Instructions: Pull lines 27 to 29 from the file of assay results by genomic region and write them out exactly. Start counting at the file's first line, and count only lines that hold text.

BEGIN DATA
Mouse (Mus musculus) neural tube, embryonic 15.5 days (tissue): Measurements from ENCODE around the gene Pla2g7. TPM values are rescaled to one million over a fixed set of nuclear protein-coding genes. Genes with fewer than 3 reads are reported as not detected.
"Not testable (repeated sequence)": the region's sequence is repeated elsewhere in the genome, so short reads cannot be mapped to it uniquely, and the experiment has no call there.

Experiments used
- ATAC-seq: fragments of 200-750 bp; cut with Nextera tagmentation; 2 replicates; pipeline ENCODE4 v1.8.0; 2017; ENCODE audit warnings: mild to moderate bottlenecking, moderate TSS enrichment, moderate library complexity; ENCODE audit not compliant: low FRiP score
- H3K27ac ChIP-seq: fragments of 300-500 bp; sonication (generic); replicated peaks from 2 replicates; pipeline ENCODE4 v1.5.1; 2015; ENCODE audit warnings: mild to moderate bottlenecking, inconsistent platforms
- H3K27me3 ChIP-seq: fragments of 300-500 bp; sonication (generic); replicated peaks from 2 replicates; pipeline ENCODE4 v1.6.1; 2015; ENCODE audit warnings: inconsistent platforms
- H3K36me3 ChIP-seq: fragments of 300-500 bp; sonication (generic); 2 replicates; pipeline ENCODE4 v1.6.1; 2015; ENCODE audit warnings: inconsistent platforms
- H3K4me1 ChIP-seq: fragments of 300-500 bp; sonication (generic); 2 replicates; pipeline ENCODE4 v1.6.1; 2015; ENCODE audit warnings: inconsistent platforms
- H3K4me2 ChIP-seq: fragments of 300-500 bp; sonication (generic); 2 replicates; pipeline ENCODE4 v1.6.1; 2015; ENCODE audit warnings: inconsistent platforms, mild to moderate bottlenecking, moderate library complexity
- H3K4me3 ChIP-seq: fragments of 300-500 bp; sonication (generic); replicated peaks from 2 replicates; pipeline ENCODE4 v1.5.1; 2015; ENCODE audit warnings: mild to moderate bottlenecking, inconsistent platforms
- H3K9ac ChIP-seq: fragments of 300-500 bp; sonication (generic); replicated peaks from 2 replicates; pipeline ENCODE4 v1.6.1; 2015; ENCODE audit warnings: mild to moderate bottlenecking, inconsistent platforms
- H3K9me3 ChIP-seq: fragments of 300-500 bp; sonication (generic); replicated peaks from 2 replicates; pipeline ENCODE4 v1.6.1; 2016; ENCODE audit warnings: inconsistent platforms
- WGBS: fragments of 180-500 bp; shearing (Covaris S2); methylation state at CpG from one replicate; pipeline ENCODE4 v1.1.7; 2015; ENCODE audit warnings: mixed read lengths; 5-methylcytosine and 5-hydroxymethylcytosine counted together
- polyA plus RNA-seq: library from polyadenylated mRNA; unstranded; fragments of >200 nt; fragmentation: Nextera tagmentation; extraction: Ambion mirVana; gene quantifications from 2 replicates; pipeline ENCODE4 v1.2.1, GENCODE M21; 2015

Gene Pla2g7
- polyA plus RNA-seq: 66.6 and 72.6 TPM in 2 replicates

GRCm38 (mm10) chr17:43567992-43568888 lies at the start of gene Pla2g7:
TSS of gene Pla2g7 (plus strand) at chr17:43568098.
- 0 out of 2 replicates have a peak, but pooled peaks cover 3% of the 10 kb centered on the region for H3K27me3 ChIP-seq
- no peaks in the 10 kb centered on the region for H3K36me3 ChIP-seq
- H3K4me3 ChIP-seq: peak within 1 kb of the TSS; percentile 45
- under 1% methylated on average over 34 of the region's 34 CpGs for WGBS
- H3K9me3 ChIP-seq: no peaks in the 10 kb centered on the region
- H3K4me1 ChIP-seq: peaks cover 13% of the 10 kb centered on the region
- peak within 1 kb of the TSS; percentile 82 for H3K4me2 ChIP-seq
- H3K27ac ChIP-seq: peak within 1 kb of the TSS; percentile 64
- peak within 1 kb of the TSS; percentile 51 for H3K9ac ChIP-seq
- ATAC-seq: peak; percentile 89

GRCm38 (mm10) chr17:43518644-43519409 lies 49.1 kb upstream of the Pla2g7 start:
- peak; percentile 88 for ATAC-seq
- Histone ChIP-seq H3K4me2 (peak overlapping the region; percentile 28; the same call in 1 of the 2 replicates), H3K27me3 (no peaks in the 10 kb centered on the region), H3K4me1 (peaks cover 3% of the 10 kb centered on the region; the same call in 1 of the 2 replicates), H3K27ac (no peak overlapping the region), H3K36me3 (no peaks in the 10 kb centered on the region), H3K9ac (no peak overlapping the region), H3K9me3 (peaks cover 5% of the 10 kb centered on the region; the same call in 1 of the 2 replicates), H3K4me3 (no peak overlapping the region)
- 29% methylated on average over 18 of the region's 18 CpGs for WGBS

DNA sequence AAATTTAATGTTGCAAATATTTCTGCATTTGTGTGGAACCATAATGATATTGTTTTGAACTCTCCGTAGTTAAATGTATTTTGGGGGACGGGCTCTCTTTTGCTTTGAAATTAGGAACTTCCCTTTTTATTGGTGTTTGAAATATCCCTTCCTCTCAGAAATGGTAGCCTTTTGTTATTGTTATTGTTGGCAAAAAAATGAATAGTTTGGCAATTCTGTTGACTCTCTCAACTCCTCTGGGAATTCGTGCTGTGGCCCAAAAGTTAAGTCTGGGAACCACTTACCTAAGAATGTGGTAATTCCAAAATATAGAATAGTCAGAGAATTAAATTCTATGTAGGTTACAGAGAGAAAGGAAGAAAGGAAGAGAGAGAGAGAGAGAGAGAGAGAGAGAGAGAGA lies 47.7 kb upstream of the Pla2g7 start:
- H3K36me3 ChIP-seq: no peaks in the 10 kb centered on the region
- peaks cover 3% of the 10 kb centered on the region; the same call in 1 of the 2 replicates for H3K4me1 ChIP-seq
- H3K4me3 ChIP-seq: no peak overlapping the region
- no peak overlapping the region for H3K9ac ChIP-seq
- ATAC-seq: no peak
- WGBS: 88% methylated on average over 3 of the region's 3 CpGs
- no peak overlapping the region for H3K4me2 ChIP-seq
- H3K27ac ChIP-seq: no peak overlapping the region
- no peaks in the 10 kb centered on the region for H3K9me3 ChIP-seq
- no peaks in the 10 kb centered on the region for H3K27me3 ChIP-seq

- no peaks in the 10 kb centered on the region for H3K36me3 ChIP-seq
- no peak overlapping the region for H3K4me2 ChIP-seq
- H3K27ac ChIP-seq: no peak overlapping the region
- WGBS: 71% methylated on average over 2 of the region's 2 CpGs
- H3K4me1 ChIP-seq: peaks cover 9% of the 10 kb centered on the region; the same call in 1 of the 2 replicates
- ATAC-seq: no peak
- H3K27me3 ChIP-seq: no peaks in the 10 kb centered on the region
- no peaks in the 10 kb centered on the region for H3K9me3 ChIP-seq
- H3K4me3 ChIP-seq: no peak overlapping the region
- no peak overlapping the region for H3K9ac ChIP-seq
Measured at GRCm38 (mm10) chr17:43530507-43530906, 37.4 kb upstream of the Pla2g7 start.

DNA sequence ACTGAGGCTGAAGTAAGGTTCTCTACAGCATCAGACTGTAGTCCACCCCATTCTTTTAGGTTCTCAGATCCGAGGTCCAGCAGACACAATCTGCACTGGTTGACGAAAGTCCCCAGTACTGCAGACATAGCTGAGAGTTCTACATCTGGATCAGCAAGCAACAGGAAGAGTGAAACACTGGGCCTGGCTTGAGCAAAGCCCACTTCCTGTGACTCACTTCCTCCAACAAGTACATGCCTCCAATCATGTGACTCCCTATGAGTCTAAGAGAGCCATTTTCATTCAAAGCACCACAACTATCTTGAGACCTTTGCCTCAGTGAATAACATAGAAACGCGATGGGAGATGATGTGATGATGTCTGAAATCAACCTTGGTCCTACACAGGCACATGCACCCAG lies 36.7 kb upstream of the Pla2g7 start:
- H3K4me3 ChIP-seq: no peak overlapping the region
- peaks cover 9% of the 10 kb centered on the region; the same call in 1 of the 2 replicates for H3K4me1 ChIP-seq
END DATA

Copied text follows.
- peak within 1 kb of the TSS; percentile 51 for H3K9ac ChIP-seq
- ATAC-seq: peak; percentile 89

GRCm38 (mm10) chr17:43518644-43519409 lies 49.1 kb upstream of the Pla2g7 start: